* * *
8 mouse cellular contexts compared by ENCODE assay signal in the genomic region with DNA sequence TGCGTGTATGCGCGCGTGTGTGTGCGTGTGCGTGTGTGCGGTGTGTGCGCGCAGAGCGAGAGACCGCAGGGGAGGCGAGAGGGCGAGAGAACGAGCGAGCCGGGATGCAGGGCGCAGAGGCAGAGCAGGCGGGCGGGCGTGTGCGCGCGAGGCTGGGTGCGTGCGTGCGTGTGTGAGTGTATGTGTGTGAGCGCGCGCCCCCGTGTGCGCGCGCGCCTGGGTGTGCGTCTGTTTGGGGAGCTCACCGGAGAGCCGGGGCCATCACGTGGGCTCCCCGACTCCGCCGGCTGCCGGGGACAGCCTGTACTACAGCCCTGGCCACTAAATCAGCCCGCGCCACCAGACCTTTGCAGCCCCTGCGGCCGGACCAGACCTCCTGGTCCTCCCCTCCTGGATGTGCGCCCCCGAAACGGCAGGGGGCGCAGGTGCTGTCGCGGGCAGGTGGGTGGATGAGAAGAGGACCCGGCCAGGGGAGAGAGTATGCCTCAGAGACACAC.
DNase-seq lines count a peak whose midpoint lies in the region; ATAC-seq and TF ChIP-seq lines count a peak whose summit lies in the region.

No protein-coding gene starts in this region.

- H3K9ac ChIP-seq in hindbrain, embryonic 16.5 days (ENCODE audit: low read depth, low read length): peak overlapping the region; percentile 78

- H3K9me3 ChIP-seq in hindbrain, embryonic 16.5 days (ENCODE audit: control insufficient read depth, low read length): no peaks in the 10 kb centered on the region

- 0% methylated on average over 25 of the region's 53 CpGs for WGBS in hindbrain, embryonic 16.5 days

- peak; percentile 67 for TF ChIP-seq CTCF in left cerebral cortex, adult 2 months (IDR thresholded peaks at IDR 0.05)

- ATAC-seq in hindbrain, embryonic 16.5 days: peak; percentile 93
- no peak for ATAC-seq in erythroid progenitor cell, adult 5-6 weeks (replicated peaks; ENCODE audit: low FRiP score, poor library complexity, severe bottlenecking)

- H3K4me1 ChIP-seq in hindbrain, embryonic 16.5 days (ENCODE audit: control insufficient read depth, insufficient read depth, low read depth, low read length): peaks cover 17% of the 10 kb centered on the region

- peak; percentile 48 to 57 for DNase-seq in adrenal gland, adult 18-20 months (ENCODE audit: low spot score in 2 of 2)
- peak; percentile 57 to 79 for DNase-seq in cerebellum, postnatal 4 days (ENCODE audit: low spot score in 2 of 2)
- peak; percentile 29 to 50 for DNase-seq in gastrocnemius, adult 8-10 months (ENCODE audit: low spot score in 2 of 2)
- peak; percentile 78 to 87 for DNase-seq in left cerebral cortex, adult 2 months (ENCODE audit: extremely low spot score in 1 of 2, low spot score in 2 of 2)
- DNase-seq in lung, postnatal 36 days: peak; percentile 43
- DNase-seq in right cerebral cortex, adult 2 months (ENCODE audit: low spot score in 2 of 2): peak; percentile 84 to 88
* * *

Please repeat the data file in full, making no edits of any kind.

8 mouse cellular contexts compared by ENCODE assay signal in the genomic region with DNA sequence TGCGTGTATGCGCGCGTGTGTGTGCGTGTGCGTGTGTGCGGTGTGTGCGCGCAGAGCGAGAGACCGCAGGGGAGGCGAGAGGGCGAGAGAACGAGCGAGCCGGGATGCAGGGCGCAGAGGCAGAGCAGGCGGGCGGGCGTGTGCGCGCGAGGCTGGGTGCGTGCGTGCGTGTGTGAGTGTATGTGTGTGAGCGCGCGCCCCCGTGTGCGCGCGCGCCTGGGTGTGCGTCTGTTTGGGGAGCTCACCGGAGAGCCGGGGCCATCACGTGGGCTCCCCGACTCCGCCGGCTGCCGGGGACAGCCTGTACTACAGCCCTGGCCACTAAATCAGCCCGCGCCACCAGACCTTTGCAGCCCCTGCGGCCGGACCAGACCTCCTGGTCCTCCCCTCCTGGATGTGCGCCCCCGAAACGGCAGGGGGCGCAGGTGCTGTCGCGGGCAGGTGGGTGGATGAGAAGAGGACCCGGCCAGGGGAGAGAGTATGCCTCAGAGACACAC.
DNase-seq lines count a peak whose midpoint lies in the region; ATAC-seq and TF ChIP-seq lines count a peak whose summit lies in the region.

No protein-coding gene starts in this region.

- H3K9ac ChIP-seq in hindbrain, embryonic 16.5 days (ENCODE audit: low read depth, low read length): peak overlapping the region; percentile 78

- H3K9me3 ChIP-seq in hindbrain, embryonic 16.5 days (ENCODE audit: control insufficient read depth, low read length): no peaks in the 10 kb centered on the region

- 0% methylated on average over 25 of the region's 53 CpGs for WGBS in hindbrain, embryonic 16.5 days

- peak; percentile 67 for TF ChIP-seq CTCF in left cerebral cortex, adult 2 months (IDR thresholded peaks at IDR 0.05)

- ATAC-seq in hindbrain, embryonic 16.5 days: peak; percentile 93
- no peak for ATAC-seq in erythroid progenitor cell, adult 5-6 weeks (replicated peaks; ENCODE audit: low FRiP score, poor library complexity, severe bottlenecking)

- H3K4me1 ChIP-seq in hindbrain, embryonic 16.5 days (ENCODE audit: control insufficient read depth, insufficient read depth, low read depth, low read length): peaks cover 17% of the 10 kb centered on the region

- peak; percentile 48 to 57 for DNase-seq in adrenal gland, adult 18-20 months (ENCODE audit: low spot score in 2 of 2)
- peak; percentile 57 to 79 for DNase-seq in cerebellum, postnatal 4 days (ENCODE audit: low spot score in 2 of 2)
- peak; percentile 29 to 50 for DNase-seq in gastrocnemius, adult 8-10 months (ENCODE audit: low spot score in 2 of 2)
- peak; percentile 78 to 87 for DNase-seq in left cerebral cortex, adult 2 months (ENCODE audit: extremely low spot score in 1 of 2, low spot score in 2 of 2)
- DNase-seq in lung, postnatal 36 days: peak; percentile 43
- DNase-seq in right cerebral cortex, adult 2 months (ENCODE audit: low spot score in 2 of 2): peak; percentile 84 to 88